The armed conflict in Colombia has lasted more than 50 years, killed hundreds of thousands of people and displaced millions more. But President Juan Manuel Santos and Rodrigo Londoño Echeverri, the leader of the insurgent group Revolutionary Armed Forces of Colombia (FARC), came together in Cartagena to sign a peace treaty on Sept. 26 ― a historic agreement that would end the world’s longest continuous war.
The Colombian people will vote on the peace deal, which was four years in the making, in a referendum scheduled for Oct. 2. The deal would allow FARC members to form a political party and participate in Colombia’s democratic process once they’ve abandoned armed struggle. The guerrillas have also committed to cutting all links to the drug trade and working with the government to eradicate coca production, as well as fostering development in neglected rural areas.
The deal is not without controversy. The idea that former FARC rebels would be allowed to take part in Colombian politics without serving jail time has galvanized opposition, most notably from former President Alvaro Uribe, who launched tenacious offensives against the guerrillas during his time as president from 2002 to 2010.
I want the agreement to prompt a reflection on what the country truly needs to achieve peace. Alejandro Bahamón
Colombia’s largest rebel group emerged in 1964 as the armed wing of the Communist Party in the country. FARC’s key founders were farmers and workers who came together to fight inequality in Colombia, and the group has operated for decades as a largely rural guerrilla organization with thousands of fighters. While FARC’s attacks have focused on police stations and military posts, they have also caused many civilian casualties. Colombian security forces have violently confronted the rebels in recent decades, with financial support and training from the U.S. government. Many of the group’s top leaders have been killed in the last 10 years, and the number of FARC fighters shrank from 20,000 in its peak in the late ‘90s to 7,000 today.
If Colombia rejects the peace deal now, the country’s future is less certain. “If ‘no’ wins, we will return to what we had at the beginning of this government, six years ago,” Santos said in an interview in early September. “We return to armed conflict. That would be a catastrophe for the country.”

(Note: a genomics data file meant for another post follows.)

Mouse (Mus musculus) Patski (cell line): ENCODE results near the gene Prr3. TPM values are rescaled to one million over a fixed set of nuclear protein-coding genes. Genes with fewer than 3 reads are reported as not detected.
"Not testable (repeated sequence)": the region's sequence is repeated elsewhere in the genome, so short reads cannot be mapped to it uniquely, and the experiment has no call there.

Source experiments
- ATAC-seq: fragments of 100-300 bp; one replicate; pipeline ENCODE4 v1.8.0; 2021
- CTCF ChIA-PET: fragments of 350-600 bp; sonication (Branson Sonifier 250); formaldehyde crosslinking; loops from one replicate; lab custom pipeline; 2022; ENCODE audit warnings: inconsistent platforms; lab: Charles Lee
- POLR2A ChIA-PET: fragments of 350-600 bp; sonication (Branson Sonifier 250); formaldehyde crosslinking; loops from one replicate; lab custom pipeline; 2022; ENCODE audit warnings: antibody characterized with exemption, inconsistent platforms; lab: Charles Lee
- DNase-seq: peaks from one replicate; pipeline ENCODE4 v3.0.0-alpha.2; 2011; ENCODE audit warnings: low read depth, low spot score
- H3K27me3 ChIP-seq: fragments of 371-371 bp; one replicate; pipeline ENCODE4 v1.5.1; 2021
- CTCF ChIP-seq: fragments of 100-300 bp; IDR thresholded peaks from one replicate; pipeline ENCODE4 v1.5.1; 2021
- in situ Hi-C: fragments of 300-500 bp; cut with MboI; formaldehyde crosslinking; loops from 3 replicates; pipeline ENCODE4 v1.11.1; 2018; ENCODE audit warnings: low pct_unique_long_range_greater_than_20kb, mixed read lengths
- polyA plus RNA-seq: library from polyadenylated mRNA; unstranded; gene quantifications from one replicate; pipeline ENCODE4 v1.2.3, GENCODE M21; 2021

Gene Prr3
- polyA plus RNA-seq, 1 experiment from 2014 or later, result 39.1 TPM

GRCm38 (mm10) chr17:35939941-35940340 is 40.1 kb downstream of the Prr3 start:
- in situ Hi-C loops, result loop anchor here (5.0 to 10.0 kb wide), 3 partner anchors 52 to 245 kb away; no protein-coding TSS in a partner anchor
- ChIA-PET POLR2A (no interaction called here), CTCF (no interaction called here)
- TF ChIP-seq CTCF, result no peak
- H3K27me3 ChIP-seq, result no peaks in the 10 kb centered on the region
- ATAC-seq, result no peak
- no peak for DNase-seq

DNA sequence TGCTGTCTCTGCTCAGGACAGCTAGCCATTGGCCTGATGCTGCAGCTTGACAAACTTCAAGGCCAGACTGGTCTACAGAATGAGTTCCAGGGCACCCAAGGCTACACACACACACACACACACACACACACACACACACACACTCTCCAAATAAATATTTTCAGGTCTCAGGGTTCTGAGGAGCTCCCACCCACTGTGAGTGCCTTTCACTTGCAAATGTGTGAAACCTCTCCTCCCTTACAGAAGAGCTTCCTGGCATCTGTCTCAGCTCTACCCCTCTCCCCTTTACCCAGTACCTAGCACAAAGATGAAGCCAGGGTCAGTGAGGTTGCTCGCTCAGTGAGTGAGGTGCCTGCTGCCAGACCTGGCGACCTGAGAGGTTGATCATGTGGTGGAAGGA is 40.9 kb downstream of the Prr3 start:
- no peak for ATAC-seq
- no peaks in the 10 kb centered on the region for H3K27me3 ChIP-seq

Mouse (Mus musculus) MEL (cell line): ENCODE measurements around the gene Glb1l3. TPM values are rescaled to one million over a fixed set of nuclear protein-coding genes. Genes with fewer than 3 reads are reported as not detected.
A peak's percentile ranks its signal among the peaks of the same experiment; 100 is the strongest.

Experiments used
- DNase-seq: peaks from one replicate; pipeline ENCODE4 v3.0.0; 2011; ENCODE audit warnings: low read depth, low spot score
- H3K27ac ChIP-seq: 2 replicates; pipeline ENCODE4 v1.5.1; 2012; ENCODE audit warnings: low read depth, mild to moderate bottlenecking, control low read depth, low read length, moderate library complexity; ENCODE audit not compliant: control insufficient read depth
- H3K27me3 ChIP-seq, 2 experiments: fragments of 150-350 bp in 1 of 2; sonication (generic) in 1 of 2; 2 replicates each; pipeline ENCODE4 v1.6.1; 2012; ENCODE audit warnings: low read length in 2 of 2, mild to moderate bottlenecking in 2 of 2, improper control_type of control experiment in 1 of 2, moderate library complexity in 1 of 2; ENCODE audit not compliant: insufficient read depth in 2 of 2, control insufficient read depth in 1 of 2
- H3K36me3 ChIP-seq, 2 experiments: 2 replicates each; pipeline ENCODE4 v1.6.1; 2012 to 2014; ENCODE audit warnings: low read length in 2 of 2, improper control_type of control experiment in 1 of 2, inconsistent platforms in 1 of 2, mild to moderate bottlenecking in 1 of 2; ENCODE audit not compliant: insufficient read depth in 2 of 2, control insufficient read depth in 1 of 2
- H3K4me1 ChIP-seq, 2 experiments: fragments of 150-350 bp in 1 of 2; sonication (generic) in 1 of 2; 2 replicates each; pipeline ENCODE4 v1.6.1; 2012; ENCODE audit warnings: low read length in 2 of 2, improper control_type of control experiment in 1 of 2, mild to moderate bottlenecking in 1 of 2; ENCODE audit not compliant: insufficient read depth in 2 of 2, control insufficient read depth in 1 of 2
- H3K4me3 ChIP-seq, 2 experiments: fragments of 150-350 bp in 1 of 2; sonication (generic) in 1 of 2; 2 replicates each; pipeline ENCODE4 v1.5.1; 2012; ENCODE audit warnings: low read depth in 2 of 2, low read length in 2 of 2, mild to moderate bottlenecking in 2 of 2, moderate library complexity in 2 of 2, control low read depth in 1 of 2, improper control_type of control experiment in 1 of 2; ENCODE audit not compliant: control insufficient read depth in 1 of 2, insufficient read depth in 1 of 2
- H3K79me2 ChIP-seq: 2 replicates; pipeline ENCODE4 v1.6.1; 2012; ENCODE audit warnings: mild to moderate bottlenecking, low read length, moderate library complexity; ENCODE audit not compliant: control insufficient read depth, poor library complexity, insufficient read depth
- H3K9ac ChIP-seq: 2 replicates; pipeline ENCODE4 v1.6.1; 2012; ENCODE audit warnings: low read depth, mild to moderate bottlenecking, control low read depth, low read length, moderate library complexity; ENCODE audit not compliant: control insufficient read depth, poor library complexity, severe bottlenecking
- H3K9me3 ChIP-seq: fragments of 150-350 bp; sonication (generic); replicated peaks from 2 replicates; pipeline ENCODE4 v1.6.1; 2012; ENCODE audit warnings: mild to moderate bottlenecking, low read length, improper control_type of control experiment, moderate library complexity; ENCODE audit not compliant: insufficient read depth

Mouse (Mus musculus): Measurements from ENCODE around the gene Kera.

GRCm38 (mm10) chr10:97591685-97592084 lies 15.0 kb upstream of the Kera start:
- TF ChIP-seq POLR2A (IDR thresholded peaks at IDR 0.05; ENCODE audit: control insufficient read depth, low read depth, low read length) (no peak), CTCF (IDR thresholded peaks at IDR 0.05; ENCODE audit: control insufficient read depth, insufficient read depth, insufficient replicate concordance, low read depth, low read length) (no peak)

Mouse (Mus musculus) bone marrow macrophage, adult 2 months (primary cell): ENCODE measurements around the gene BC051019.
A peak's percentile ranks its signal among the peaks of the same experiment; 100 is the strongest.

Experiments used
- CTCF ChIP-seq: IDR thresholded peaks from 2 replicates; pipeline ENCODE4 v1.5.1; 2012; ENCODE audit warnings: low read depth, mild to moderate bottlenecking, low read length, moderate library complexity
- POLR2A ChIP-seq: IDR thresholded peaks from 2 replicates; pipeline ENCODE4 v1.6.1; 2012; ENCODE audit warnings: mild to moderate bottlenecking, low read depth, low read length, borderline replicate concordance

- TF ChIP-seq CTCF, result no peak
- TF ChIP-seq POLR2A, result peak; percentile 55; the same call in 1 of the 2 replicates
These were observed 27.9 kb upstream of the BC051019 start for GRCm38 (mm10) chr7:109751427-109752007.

The violent conflict has forced millions of Colombians to relocate, both within the country and abroad. Colombians living overseas will be allowed to vote at embassies and consulates in 64 countries on Oct. 2, the country’s foreign ministry announced in early September.
A team of editors from HuffPost’s international editions reached out to Colombians living in the U.S., Mexico, Canada and Spain to talk about the peace deal and the future of their native country.
Interviewed by Roque Planas, HuffPost
Freddy Castiblanco experienced the violence of the country’s civil war on a daily basis in his work as a doctor in rural Colombia. After medical school, he moved to San Calixto, a small town in the northern Catatumbo region locked in the middle of a three-way dispute between the FARC, the right-wing United Self Defense Forces of Colombia paramilitaries and the remnants of a left-wing Popular Liberation Army guerrilla group.
Castiblanco would accompany police to recover the bodies of people who had died in combat, and would sometimes find corpses with as many as 18 gunshot wounds to the head.
Castiblanco moved to New York almost two decades ago, where he gave up his medical career to open a bar and musical hall, Terrazza 7, in the largely Latino neighborhood of Jackson Heights, Queens. The small business gave him the financial stability he lacked in Colombia.
“Many of the reasons people migrate aren’t necessarily humanitarian ones,” he told HuffPost. “I’d say most Colombians who live abroad left for principally economic reasons.”
He learned to weld by watching YouTube videos, and built a small stage for his music hall. Some of his home country’s most prominent left-wing politicians and activists have addressed gatherings of Colombian immigrants and expats from that stage.
The peace deal is “the best news that we’ve been able to hear for as long as I can remember,” Castiblanco said.
“It’s particularly moving because many of us know how much people have suffered in the countryside, in the rural areas, from this conflict,” he added. “For all of the ethnic minorities ― indigenous people, Afro-Colombians, farmers ― who have suffered the war, this is absolutely moving, full of happiness and emotion.”
Castiblanco said that beyond just ending the war, many Colombians hope the agreement will bring about changes in the country’s social and economic structures ― addressing problems such as inequality, the educational system, and health care that have “pushed Colombians to emigrate.”
Interviewed by Zi-Ann Lum, HuffPost Canada
Cookie Martinez was 14 when she saw her first dead body. The dead man was her grandmother’s boyfriend, and there were four other dead bodies strewn across her small town in the Colombian countryside that morning in 1995.
Martinez and others in her town had learned to live with the violence. “You would just keep carrying on with your lives,” she told HuffPost Canada. “And the police, they couldn’t do anything about it.”
Martinez left Colombia in 2003 and moved to Canada, which is home to nearly 77,000 Colombian immigrants. She now sells homemade Colombian arepas and empanadas out of a brightly painted food stand in Toronto.
Martinez talked about the peace deal referendum as she pressed arepas in her small kitchen. “I’m going to vote ‘no,’” she said.
The idea of a peace deal that would put an end to the violence initially excited Martinez, but skepticism soon got the better of her. She echoed concerns many Colombians have expressed about whether the guerrillas will honor the commitment to put down their guns.
Martinez expects the public will approve the peace deal, despite her own apprehension. “People in Colombia want to forgive,” she said. “Because we’re tired. We just want to get it over with.”